Real Estate December 2019
This month we provide an update on our recent activity in the Student Accommodation, Office and Build to Rent sectors. Our special focus is on the topic of the Rent Freeze Bill, the consequences of rent control, and what this means for institutional investors.
In light of our recent Galway acquisitions, below is a link to a special report by CBRE entitled ‘The Case for Galway’ which outlines Galway as an investment case.
Seán Blank is a Manager on the Elkstone Real Estate team
ELKSTONE REAL ESTATE MARKET OVERVIEW
We recently closed the purchase of 98 student beds and six ancillary commercial units in Galway. We have strong confidence in the Galway PBSA market and view the supply/demand dynamics as very favourable. This investment is a compelling pure income play offering clients a strong cash on cash yield predicated on conservative rental assumptions and an unrivalled location.
We also recently closed the purchase of a 13,000 sq ft office in Galway City Centre. The Galway office market for the past number of years has been defined by severe lag in supply. According to Cushman & Wakefield, just 1,600 sq m of Grade A stock in the city centre was available as of the end of Q1 2019. Therefore the supply demand mismatch of office space in Galway makes it an attractive investment market.
Build to Rent
A pre-application meeting has been held and we are in the process of submitting an application through the SHD process with An Bord Pleanála for 125 Build to Rent units.
The development will be a high specification and includes a number of amenities for residents. It is one of a number of developments that we are taking through planning in both Dublin and Galway.
SPECIAL FOCUS THIS MONTH: THE RENT FREEZE BILL
A Bill to freeze rents across the country for three years has been put before the Dáil. This is in addition to the Rent Pressure Zones introduced in January 2017 which limit annual rental inflation to 4%.
What are the odds of the Rent Freeze Bill being signed into law?
The Bill has been initiated and is currently being debated by the Dáil. A vote is scheduled for Thursday the 12th of December which, if passed, would see the Bill going to the third (committee) stage of the Dáil. It is likely go to committee stage as Fianna Fail have intimated that they are likely to support it to committee stage only, therefore, it is unlikely to go any further.
What are the consequences of rent control?
While rent controls can been seen as a quick win for government who are overseeing a housing crisis, the overwhelming majority of research papers conclude that rent controls actually make a housing crisis much worse. A paper analysing the impact of rent controls on the San Francisco housing market (written for the American National Bureau of Economic Research (NBER) by the University of Standford – Rebecca Diamond, Timothy McQuade and Franklin Qian) outlined the following:
“Taken together, we see rent control increased property investment, spurred the demolition and reconstruction of new buildings, generated conversion of rental units to owner occupied housing, and caused a decline of the number of renters per building. All of these responses lead to a housing stock which caters to higher income individuals. Rent control has actually fuelled the gentrification of San Francisco, the exact opposite of the policy’s intended goal.”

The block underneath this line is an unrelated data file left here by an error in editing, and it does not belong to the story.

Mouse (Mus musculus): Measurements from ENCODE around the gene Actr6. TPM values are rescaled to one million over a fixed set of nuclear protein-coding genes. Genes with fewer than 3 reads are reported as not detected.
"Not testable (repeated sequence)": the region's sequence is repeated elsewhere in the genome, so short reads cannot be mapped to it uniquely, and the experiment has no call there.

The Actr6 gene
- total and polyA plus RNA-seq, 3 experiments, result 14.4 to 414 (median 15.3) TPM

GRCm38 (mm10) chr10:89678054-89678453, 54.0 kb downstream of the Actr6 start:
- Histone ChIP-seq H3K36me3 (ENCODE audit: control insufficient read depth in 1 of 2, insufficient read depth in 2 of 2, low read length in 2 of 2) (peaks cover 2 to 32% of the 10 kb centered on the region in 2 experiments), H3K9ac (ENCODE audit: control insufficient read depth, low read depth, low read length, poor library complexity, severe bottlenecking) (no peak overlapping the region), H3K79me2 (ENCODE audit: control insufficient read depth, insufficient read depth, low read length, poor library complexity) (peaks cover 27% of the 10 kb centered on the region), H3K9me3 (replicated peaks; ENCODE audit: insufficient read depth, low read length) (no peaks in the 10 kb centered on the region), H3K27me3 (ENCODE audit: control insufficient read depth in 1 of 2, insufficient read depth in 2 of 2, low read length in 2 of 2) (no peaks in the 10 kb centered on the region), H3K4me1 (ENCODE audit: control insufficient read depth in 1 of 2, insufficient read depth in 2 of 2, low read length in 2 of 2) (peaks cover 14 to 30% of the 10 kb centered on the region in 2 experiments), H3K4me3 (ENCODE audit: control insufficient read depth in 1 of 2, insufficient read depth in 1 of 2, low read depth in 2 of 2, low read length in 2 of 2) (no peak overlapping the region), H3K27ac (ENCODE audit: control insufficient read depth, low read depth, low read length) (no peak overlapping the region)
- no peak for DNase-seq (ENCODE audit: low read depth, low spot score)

Paul Krugman, a Nobel Prize winning economist, wrote in a 2000 New York Times article:
“The analysis of rent control is among the best-understood issues in all of economics, and — among economists, anyway — one of the least controversial. In 1992 a poll of the American Economic Association found 93 percent of its members agreeing that ”a ceiling on rents reduces the quality and quantity of housing.”’
Another example of the unintended consequences of rent controls is the city of Boston, MA. Boston maintained rent controls until the 1990s and during the control period rental apartment blocks in desirable areas became economically unviable and were converted into luxury apartment blocks. The effects of the policy was not only to reduce available rental stock but also to gentrify the rent control areas into places where only wealthier owner-occupiers could afford to live.
Typically the longer rent controls are held in place, the greater the gap between rent-controlled rents and the market rents. The consequent effects are to disincentivise landlords to maintain current rental stock or developers to build new rental stock. The overall impact is a reduction in the quality and quantity of rental stock.
What does this all mean for institutional investors?
There are many obvious negative impacts of rent controls on institutional investors. The share price of IRES Reit, for example, dropped by 6% after the announcement of the Rent Freeze Bill.
To conclude, it is unlikely that the Rent Freeze Bill will be enacted. However, it is interesting to note that just three years on from the Rent Pressure Zone (RPZ) legislation being enacted and the clear exodus of private landlords from the rental market as a direct consequence, we now have the Government facing down cries for more onerous rent control. Ultimately, this will benefit no one but short-term poll ratings.
Update: Since writing this article, the Dáil voted in favour of the Bill passing the second stage. However, the Bill is unlikely to go any further given the Government will not act on the Bill.
Real Estate Article
In light of our recent Galway acquisitions, our article of the month is CBRE’s ‘The Case for Galway’ which outlines Galway as an investment case Read more here.